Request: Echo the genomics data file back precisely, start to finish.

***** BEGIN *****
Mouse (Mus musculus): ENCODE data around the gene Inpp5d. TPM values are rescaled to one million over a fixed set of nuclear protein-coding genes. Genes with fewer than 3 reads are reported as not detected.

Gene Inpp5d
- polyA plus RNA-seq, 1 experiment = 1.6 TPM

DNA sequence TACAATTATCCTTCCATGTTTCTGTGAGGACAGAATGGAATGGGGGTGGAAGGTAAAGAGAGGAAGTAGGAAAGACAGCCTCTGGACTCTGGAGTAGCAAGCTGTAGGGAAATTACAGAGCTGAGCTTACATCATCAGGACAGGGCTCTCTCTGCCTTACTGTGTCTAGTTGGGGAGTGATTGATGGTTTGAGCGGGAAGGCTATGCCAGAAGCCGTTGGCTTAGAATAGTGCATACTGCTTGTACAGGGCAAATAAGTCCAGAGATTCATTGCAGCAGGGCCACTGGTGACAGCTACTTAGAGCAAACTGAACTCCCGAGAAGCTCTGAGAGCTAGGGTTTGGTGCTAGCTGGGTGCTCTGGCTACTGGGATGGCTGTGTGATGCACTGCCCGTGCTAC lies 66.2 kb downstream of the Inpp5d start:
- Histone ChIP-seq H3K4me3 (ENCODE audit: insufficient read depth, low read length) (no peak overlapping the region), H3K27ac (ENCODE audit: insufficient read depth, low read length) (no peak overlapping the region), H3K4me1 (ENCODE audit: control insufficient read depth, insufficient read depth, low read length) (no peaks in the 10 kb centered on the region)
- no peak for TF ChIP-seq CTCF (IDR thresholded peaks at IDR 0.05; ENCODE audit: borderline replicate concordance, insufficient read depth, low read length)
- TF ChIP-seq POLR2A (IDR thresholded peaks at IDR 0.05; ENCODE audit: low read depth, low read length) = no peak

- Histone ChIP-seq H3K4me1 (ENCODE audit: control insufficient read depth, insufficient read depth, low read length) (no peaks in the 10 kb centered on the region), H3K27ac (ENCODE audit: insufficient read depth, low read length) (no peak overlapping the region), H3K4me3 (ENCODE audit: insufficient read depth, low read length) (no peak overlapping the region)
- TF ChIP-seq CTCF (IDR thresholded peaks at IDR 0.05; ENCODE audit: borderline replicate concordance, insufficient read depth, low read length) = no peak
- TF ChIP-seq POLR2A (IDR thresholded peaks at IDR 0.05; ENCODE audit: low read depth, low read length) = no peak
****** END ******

Mouse (Mus musculus): ENCODE data around the gene Inpp5d. TPM values are rescaled to one million over a fixed set of nuclear protein-coding genes. Genes with fewer than 3 reads are reported as not detected.

Gene Inpp5d
- polyA plus RNA-seq, 1 experiment = 1.6 TPM

DNA sequence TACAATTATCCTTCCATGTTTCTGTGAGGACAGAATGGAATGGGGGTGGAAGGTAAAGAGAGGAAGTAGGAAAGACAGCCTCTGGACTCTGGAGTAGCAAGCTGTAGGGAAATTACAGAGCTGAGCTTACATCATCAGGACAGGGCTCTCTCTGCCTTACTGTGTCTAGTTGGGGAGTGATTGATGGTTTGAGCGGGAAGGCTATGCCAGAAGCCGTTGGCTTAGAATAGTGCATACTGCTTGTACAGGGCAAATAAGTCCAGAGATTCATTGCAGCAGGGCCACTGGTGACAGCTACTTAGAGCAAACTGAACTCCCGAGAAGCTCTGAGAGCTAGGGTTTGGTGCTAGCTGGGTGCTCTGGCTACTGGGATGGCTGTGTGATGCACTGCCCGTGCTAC lies 66.2 kb downstream of the Inpp5d start:
- Histone ChIP-seq H3K4me3 (ENCODE audit: insufficient read depth, low read length) (no peak overlapping the region), H3K27ac (ENCODE audit: insufficient read depth, low read length) (no peak overlapping the region), H3K4me1 (ENCODE audit: control insufficient read depth, insufficient read depth, low read length) (no peaks in the 10 kb centered on the region)
- no peak for TF ChIP-seq CTCF (IDR thresholded peaks at IDR 0.05; ENCODE audit: borderline replicate concordance, insufficient read depth, low read length)
- TF ChIP-seq POLR2A (IDR thresholded peaks at IDR 0.05; ENCODE audit: low read depth, low read length) = no peak

- Histone ChIP-seq H3K4me1 (ENCODE audit: control insufficient read depth, insufficient read depth, low read length) (no peaks in the 10 kb centered on the region), H3K27ac (ENCODE audit: insufficient read depth, low read length) (no peak overlapping the region), H3K4me3 (ENCODE audit: insufficient read depth, low read length) (no peak overlapping the region)
- TF ChIP-seq CTCF (IDR thresholded peaks at IDR 0.05; ENCODE audit: borderline replicate concordance, insufficient read depth, low read length) = no peak
- TF ChIP-seq POLR2A (IDR thresholded peaks at IDR 0.05; ENCODE audit: low read depth, low read length) = no peak